INTRODUCTION o This presentation's goal is to give a thorough grasp of the many financing choices accessible to businesses and how they affect them. Exploring the ideas of both internal and external sources of finance will be our initial emphasis. Internal sources of finance entail producing money within the organisation, whilst external sources of financing refer to getting money from other parties or the larger financial market. We will look at the benefits and drawbacks of sources that are internal and external, as well as give examples to show how each is appropriate in certain scenarios. We'll then stress how crucial it is to keep a variety of financial sources on hand. An organisation may face dangers and constraints if it depends entirely on one source of funding. Therefore, we will talk about how expanding funding sources may help organisations become more resilient, adaptable, and stable financially.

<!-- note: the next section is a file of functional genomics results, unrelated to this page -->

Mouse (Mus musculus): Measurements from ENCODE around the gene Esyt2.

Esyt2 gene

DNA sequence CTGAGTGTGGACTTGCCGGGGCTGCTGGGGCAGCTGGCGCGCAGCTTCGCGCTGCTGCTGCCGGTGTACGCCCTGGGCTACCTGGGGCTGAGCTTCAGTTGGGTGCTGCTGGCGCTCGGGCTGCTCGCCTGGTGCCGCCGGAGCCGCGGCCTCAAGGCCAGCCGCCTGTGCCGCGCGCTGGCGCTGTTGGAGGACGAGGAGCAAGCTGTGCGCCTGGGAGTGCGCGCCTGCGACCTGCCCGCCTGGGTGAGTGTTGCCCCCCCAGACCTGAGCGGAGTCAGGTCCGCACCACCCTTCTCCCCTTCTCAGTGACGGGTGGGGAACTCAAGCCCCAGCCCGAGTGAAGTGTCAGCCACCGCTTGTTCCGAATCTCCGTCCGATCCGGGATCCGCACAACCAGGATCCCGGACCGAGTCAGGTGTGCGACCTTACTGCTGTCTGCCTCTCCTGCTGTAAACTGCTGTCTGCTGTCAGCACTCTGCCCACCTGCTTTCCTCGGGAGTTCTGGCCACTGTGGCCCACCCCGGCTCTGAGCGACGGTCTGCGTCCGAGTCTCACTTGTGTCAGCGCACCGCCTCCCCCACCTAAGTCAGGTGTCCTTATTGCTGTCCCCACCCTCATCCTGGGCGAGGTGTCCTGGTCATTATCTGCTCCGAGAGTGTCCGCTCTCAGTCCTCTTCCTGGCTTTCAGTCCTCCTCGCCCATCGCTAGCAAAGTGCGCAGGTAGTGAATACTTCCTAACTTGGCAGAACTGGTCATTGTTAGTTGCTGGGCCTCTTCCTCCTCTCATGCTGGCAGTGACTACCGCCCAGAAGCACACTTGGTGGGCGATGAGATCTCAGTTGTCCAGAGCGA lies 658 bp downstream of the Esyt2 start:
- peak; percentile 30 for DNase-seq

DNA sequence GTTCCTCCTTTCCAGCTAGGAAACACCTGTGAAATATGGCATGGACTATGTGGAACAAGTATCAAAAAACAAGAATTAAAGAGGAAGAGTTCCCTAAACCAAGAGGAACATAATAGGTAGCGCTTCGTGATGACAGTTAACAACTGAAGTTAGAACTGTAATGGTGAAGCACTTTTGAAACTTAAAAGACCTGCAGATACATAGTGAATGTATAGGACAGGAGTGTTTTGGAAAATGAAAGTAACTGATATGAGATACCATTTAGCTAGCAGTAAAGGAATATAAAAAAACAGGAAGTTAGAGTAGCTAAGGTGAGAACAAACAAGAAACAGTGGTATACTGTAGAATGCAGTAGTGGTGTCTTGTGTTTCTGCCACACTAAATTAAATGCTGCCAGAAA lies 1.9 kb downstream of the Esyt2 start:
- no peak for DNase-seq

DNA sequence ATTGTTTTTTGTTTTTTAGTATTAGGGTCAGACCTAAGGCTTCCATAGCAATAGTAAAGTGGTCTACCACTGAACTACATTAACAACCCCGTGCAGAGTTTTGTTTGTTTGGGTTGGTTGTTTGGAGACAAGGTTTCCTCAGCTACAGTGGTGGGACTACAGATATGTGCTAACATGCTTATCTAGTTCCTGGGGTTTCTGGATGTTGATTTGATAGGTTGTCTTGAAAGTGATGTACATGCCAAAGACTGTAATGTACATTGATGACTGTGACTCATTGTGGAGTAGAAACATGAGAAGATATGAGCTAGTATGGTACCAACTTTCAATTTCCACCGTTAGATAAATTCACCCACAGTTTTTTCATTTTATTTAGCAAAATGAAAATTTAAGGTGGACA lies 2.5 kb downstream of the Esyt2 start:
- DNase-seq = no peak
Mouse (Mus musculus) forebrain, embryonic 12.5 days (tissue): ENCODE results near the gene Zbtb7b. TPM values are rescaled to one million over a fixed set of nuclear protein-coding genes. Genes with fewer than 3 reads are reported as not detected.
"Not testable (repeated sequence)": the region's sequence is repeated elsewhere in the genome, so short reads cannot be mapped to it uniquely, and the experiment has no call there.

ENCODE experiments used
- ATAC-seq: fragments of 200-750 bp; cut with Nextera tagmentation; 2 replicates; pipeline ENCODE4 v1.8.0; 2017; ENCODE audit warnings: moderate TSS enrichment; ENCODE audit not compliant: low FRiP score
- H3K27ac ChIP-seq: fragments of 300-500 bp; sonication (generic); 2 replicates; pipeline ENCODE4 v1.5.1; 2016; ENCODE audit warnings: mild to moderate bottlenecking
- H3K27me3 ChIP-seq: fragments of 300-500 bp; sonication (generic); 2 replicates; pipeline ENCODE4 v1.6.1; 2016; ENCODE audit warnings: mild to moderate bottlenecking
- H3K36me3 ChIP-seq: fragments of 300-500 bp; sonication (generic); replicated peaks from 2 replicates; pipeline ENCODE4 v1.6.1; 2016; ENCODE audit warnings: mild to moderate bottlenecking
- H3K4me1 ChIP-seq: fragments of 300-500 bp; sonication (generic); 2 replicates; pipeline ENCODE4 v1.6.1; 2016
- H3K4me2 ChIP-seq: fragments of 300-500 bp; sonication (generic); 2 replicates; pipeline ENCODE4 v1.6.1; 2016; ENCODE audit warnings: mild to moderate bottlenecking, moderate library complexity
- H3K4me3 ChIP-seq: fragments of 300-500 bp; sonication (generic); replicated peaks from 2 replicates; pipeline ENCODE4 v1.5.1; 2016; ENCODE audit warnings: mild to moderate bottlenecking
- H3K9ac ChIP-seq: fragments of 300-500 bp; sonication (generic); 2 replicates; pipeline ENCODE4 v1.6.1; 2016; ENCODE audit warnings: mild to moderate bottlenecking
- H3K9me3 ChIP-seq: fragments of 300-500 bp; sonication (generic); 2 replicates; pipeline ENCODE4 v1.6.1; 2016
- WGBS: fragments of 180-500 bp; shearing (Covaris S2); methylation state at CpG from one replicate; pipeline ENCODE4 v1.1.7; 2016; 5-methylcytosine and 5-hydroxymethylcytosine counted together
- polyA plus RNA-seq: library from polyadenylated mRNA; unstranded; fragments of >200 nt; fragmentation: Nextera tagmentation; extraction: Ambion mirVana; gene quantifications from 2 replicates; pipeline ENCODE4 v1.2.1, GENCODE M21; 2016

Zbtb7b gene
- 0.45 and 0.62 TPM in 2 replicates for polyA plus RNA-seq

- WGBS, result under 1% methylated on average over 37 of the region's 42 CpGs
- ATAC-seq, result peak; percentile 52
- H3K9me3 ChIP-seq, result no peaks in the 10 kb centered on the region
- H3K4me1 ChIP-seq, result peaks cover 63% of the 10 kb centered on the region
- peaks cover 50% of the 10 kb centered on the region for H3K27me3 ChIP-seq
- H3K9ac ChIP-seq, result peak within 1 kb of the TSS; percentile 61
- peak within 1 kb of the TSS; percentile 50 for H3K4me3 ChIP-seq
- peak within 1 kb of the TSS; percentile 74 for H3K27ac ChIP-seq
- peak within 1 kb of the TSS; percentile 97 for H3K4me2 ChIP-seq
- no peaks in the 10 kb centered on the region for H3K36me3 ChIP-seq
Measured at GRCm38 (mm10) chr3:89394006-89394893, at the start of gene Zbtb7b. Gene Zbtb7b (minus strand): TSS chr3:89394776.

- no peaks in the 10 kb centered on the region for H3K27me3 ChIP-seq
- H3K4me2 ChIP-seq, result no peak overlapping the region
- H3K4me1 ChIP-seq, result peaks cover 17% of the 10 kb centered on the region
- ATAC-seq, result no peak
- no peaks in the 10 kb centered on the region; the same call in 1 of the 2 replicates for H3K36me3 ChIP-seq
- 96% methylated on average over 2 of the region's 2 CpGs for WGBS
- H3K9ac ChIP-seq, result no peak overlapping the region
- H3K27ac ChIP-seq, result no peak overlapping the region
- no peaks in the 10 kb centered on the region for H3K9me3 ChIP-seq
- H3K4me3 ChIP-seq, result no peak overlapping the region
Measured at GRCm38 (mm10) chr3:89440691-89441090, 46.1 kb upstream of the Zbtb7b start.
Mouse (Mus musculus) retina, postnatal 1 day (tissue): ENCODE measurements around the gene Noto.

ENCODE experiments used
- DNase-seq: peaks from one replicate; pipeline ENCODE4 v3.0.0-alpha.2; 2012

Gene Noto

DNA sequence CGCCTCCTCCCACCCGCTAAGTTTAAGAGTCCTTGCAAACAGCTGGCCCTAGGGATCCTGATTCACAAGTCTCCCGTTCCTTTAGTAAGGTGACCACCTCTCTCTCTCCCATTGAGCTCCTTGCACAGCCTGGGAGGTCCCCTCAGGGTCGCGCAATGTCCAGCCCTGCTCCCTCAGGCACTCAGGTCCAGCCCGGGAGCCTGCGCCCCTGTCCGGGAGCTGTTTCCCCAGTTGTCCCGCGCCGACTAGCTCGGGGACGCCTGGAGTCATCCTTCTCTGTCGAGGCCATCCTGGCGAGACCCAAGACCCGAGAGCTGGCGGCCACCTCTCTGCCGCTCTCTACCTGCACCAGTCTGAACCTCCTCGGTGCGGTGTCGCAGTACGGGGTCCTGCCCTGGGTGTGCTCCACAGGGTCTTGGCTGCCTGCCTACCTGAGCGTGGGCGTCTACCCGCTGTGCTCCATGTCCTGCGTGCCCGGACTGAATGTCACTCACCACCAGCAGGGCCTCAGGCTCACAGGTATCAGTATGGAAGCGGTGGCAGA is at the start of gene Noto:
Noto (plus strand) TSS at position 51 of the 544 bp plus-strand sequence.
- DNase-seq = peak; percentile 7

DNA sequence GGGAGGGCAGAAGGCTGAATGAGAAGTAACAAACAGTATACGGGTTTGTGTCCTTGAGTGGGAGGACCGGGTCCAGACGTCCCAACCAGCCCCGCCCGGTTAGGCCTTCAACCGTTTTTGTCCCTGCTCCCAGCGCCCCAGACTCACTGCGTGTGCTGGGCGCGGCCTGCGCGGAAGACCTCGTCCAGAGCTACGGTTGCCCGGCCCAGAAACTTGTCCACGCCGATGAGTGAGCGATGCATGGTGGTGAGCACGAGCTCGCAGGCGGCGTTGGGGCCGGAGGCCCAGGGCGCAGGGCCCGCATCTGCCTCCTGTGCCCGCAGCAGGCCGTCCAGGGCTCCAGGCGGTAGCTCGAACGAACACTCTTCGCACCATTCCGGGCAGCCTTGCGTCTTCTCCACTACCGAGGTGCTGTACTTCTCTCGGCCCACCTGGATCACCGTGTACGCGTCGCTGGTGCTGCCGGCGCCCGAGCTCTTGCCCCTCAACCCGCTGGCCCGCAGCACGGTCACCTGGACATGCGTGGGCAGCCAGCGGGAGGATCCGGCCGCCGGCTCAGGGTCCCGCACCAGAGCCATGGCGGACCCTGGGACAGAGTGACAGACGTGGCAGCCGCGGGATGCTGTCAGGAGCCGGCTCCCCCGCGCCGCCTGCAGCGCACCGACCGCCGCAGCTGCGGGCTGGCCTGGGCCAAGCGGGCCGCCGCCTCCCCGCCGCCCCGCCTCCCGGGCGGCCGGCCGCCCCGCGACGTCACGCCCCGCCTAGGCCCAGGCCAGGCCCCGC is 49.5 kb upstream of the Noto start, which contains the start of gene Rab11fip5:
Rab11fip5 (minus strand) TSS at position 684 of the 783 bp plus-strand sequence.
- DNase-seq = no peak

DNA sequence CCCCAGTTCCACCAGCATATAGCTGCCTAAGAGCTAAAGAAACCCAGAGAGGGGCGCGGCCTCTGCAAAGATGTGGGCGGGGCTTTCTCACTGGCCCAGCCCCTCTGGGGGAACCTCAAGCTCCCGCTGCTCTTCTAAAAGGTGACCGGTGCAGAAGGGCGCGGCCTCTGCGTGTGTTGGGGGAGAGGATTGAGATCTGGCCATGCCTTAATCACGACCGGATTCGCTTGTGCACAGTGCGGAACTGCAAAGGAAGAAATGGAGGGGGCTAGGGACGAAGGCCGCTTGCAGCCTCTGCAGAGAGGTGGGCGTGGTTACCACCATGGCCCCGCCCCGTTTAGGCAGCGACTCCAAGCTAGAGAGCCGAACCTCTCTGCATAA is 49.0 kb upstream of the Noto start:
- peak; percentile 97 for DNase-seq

INTERNAL SOURCES OF FINANCE o Internal sources of finance are those that are created and used within a single organisation. Retained profits, depreciation money, and working capital management techniques are some of these sources (Woods, 2019). Profits that stay inside the business rather than being paid out as dividends to shareholders are known as retained earnings. In order to replace or improve depreciating assets, an organisation may set aside a percentage of its income as depreciation funds. Internal funds can also be generated via effective working capital management practises, such as optimising inventory levels and controlling accounts receivable and payable (Horne et al., 2020).
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